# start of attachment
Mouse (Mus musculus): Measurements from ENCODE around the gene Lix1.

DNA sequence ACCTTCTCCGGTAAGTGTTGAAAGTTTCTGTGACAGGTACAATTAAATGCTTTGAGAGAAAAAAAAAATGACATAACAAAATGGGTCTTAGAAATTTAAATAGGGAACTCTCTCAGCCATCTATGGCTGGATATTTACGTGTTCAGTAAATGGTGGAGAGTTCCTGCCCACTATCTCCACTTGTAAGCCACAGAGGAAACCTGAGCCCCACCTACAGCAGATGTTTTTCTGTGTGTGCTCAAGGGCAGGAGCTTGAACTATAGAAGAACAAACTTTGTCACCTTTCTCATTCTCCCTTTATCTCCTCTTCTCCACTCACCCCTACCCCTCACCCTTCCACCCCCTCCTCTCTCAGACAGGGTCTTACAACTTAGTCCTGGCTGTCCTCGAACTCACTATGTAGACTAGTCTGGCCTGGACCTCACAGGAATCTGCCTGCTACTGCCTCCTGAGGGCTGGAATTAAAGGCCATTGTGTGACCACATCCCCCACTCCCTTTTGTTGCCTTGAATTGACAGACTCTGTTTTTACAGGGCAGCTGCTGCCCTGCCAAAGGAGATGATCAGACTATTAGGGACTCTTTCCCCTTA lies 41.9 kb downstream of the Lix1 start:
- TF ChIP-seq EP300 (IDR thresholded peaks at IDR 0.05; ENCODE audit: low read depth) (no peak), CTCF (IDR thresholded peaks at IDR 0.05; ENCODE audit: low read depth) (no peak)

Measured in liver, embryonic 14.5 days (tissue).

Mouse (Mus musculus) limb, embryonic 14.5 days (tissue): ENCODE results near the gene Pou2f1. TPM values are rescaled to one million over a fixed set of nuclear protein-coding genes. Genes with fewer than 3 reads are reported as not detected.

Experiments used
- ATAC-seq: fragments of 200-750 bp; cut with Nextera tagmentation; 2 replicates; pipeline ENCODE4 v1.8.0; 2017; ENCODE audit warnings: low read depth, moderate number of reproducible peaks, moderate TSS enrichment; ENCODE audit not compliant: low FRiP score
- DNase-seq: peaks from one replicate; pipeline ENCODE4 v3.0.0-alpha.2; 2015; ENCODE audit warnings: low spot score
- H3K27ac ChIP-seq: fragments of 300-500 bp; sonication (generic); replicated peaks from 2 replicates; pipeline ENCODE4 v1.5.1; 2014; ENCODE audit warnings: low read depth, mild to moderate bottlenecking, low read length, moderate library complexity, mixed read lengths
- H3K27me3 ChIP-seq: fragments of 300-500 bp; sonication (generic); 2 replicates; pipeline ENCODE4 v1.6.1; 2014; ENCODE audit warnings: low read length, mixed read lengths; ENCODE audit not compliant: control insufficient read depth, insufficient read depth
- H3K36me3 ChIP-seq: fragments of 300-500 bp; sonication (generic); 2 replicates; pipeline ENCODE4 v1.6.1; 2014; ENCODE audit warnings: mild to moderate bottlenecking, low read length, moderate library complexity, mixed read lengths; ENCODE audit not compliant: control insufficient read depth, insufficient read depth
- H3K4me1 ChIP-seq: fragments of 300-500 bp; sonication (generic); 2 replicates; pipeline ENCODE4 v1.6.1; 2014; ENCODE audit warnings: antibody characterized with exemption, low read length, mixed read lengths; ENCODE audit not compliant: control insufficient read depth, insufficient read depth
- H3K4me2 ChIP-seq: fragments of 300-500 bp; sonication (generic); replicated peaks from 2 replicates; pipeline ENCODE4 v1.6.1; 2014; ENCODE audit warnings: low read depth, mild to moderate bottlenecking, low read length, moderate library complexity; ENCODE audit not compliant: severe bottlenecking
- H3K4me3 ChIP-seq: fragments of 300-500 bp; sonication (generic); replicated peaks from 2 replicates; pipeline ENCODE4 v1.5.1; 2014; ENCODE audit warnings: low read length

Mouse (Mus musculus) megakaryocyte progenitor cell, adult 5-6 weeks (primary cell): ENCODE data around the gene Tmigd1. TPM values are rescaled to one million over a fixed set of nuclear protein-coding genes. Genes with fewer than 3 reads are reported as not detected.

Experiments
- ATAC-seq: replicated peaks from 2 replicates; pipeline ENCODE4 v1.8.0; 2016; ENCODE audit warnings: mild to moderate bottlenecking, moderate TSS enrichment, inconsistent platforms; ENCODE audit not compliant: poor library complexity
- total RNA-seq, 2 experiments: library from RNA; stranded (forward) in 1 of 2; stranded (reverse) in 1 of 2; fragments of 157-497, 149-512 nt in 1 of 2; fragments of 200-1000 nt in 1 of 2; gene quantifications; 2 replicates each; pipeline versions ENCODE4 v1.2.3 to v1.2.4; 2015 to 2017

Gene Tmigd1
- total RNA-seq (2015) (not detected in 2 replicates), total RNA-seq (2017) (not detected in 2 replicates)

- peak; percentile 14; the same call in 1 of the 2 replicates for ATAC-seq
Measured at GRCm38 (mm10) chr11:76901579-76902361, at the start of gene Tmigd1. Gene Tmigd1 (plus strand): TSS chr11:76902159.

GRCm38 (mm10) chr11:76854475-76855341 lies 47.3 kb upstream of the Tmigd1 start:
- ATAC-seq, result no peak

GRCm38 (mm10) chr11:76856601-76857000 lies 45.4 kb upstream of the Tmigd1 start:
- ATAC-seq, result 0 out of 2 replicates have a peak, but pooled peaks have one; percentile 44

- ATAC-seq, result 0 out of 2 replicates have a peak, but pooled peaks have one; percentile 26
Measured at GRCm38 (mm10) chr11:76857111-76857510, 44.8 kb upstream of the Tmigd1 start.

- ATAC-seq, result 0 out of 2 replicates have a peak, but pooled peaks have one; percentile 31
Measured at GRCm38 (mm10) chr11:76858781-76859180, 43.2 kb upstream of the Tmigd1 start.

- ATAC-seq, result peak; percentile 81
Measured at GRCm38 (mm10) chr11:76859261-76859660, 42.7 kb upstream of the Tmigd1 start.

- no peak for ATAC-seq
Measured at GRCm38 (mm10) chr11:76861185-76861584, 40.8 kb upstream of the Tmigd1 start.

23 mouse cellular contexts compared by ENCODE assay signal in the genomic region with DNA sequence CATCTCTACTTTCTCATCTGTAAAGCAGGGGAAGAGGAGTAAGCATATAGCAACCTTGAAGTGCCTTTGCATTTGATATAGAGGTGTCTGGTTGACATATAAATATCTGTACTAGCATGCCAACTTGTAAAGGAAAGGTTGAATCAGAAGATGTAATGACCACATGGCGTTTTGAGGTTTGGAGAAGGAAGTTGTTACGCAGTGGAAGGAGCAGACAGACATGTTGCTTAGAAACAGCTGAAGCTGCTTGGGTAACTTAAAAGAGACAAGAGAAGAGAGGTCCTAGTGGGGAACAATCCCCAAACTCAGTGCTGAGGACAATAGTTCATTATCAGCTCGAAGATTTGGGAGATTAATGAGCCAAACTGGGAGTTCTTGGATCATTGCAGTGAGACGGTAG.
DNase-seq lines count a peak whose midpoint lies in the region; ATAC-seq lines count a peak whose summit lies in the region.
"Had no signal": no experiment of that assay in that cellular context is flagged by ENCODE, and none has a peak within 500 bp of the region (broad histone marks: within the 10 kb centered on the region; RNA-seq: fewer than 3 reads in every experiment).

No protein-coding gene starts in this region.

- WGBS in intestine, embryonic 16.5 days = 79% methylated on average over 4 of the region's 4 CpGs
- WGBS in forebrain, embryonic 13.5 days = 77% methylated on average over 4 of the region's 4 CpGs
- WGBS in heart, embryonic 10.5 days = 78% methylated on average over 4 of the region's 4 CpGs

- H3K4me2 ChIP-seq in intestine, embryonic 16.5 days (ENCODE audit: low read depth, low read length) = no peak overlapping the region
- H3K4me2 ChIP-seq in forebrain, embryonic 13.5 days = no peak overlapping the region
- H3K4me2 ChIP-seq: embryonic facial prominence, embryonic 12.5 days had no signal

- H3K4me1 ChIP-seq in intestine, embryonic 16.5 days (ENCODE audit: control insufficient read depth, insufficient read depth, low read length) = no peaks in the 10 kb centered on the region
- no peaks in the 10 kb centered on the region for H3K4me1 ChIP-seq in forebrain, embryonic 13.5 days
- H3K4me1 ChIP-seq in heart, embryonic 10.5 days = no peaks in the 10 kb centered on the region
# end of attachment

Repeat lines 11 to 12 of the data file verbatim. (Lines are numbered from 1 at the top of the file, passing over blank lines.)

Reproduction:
- H3K36me3 ChIP-seq: fragments of 300-500 bp; sonication (generic); 2 replicates; pipeline ENCODE4 v1.6.1; 2014; ENCODE audit warnings: mild to moderate bottlenecking, low read length, moderate library complexity, mixed read lengths; ENCODE audit not compliant: control insufficient read depth, insufficient read depth
- H3K4me1 ChIP-seq: fragments of 300-500 bp; sonication (generic); 2 replicates; pipeline ENCODE4 v1.6.1; 2014; ENCODE audit warnings: antibody characterized with exemption, low read length, mixed read lengths; ENCODE audit not compliant: control insufficient read depth, insufficient read depth